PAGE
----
COVID crisis: Australia nears 10,000 deaths from virus


Australia is on the brink of the grim milestone of 10,000 COVID-19-related deaths, with more than 7,000 fatalities in the past six months.

Australia has reported 7,677 deaths over the course of 2022, bringing the country’s total to 9,930.

There were also 909 COVID-19-related fatalities in 2020 and 1,344 in 2021.

“If we continue at this rate, we will have about 14,000 deaths from COVID this year,” Griffith University Infectious Diseases and Immunology Program Director Nigel McMillan told AAP.

“That makes COVID the number two or number three killer in the country of all causes of death.

“Is this what success looks like for Australia in controlling this virus? I would suggest no.”

He said booster uptake is not good enough in states like Queensland – the lowest in the country at about 63 percent.

The state with the highest booster uptake is Western Australia, at 83 percent, while other states and territories fall somewhere in between.

“We just seem to be comfortable with the idea that we’re phasing out vaccine mandates for all kinds of places, we’ve relaxed our mask restrictions,” he said.

“So we have very little in the way of the virus at this point in terms of (stopping) the spread of the virus.”

Queensland Chief Health Officer John Gerrard does not want a return to mask mandates, but admits the possibility is under discussion.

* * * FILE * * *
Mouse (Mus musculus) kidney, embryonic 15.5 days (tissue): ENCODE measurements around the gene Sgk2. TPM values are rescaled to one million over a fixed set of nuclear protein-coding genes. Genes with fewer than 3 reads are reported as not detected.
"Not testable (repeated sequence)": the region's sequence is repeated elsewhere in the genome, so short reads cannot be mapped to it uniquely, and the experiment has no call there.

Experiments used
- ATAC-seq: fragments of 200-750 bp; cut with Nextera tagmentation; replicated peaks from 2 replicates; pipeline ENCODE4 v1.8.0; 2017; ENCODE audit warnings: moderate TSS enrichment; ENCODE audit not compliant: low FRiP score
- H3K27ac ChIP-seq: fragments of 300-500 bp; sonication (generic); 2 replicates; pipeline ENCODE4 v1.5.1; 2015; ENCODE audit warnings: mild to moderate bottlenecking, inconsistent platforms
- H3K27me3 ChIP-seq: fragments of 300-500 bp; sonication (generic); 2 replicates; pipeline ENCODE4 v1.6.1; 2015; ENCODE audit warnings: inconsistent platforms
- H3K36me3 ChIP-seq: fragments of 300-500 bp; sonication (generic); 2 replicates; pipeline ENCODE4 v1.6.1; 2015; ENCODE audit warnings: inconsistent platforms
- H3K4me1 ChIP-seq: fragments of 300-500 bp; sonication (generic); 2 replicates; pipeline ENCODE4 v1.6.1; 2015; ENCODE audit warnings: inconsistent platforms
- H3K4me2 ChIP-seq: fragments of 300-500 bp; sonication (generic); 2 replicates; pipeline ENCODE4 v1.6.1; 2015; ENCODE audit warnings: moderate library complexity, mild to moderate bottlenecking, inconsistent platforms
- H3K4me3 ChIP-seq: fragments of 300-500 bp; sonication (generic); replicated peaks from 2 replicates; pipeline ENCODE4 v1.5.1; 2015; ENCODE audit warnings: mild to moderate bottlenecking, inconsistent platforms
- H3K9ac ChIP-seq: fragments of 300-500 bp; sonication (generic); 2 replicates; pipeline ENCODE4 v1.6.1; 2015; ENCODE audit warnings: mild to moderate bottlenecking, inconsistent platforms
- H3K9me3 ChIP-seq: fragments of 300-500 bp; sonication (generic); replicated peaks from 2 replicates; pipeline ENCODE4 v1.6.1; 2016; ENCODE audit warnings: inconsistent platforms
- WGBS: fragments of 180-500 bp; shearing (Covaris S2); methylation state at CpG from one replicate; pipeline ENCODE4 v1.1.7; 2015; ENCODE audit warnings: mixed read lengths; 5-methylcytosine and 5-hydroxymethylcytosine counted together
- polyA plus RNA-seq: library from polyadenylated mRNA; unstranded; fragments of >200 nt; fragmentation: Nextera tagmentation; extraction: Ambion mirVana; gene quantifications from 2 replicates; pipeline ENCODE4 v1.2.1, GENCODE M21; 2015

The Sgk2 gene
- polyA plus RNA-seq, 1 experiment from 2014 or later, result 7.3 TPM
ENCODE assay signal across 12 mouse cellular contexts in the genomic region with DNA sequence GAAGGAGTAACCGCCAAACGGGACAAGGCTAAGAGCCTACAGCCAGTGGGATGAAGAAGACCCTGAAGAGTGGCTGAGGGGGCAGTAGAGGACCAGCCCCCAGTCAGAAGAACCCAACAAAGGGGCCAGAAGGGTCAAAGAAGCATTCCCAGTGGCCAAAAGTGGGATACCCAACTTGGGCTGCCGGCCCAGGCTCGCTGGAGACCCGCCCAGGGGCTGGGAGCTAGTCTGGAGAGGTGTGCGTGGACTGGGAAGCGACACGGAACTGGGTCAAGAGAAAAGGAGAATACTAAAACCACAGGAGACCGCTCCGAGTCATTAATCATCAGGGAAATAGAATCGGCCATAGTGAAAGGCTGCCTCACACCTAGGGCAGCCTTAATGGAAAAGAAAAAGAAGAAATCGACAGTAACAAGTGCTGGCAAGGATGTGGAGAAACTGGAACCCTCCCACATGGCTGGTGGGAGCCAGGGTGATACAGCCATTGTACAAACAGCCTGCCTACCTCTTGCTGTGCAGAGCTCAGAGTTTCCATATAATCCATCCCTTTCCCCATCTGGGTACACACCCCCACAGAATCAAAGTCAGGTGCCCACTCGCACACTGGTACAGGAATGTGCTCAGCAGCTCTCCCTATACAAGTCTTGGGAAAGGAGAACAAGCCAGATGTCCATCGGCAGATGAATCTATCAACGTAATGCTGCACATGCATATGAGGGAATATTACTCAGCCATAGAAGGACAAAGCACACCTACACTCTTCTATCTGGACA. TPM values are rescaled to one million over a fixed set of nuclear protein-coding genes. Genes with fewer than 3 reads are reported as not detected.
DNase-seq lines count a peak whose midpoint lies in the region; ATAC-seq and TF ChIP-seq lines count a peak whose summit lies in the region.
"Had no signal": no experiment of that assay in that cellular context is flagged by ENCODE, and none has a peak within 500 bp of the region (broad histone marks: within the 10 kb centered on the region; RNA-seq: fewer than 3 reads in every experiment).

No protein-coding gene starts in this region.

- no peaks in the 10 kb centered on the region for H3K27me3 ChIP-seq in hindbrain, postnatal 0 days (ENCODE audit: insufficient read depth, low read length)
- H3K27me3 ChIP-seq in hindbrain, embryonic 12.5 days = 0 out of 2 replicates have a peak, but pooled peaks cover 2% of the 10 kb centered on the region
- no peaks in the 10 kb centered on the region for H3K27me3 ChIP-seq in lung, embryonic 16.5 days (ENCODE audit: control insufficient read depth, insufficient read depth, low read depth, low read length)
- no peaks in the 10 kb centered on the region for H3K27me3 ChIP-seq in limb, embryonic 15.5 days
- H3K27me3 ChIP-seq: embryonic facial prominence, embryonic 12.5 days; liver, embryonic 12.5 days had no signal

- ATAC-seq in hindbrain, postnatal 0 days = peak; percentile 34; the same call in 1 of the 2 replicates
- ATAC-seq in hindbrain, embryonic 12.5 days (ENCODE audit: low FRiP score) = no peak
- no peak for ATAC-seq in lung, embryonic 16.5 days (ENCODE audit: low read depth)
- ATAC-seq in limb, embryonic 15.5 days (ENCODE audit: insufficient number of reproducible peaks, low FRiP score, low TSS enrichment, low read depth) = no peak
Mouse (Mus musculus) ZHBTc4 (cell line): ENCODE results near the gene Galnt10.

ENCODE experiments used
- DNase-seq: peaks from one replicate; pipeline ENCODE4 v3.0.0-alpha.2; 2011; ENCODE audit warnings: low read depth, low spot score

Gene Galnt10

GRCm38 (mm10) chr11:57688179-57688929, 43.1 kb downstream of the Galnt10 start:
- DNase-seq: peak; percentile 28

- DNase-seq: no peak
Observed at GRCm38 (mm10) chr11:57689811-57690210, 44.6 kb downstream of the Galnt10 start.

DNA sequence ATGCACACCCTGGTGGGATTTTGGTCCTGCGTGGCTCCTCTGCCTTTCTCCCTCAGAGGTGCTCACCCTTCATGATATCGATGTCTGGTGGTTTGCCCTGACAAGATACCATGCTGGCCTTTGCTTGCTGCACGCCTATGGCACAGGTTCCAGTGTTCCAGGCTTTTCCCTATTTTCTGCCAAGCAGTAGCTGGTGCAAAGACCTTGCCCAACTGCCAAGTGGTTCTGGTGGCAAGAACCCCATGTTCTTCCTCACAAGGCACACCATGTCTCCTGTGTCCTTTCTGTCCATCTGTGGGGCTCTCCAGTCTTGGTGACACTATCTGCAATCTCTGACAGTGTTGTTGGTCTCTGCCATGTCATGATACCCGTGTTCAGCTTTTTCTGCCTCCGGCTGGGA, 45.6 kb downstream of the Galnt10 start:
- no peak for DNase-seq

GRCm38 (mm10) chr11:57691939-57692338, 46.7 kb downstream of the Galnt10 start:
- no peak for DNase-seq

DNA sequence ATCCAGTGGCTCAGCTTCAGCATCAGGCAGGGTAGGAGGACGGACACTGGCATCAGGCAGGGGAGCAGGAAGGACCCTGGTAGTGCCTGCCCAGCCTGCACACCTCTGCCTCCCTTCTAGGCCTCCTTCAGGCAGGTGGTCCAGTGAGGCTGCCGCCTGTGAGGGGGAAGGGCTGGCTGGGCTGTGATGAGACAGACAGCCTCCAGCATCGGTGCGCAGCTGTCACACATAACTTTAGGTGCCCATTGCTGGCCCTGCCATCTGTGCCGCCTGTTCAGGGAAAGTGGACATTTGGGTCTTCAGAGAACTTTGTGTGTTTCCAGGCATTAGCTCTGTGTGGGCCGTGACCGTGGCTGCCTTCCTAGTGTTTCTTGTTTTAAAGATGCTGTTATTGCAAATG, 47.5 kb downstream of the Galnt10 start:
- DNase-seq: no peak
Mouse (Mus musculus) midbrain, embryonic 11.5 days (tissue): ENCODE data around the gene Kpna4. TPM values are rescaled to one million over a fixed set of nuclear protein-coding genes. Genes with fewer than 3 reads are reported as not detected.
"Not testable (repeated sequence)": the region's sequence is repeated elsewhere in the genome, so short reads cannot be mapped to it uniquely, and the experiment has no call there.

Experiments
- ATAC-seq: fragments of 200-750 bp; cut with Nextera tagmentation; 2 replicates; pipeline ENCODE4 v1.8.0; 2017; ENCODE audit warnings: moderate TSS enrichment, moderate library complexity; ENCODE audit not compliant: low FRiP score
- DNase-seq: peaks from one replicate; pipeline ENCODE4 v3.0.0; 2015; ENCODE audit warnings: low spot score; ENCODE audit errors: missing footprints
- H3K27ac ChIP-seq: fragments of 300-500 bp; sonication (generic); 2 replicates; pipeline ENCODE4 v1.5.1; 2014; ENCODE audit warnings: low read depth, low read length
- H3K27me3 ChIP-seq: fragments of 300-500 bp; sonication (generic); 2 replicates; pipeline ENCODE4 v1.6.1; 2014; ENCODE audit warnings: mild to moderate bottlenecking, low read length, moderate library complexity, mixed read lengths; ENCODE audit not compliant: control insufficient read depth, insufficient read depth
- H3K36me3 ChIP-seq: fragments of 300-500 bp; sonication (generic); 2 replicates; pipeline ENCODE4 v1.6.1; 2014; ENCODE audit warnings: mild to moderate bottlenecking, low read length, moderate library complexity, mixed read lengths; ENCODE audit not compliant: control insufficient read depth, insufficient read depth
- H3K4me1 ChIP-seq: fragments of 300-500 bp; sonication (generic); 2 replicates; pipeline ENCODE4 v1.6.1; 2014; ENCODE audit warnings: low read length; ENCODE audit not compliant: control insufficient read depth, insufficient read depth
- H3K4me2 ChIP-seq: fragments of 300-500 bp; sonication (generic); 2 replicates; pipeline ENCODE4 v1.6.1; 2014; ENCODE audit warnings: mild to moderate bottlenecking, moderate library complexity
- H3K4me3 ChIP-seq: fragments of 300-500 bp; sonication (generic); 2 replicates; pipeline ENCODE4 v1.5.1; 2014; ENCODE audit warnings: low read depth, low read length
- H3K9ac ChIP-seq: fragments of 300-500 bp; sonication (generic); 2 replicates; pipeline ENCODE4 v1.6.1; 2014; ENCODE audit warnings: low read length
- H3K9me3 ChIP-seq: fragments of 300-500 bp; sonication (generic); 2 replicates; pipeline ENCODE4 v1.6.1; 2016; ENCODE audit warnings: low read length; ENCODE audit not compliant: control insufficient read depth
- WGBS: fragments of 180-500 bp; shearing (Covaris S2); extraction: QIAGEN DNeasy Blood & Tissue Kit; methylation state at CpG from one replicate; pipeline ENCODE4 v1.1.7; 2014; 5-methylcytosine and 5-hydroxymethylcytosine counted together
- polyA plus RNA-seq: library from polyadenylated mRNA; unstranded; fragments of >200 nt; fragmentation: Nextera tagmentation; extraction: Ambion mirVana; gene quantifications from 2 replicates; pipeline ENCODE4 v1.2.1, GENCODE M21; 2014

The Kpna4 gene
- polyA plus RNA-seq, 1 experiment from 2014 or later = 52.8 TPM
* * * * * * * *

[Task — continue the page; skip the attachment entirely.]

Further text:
“It’s something that’s still being discussed, but … we’d rather not go down that road,” Dr. Gerrard Friday at Brisbane 4BC Radio.

Mr. McMillan suggested adapting the public health system to policy, including expanding the availability of antivirals beyond people with comorbidities.

Australia is experiencing a succession of Omicron variants that have kept infection rates high, said Catherine Bennett, a professor of epidemiology at Deakin University.

However, Australia scored low in deaths per capita compared to other countries, she said.

“Whether we look at total COVID-19 deaths per case or deaths per capita, Australia ranks low along with New Zealand, Taiwan and Japan,” said Prof. Bennett.

Daily per capita death rates in Australia were comparable to those in the UK and Canada, and lower than those in France — countries that are currently in summer and reporting declines in the number of cases, she said.

“It is critical that we learn more about those who end up in hospital or do not survive their infections so that we can identify what needs to be done to prevent preventable deaths and reduce the case fatality rate.”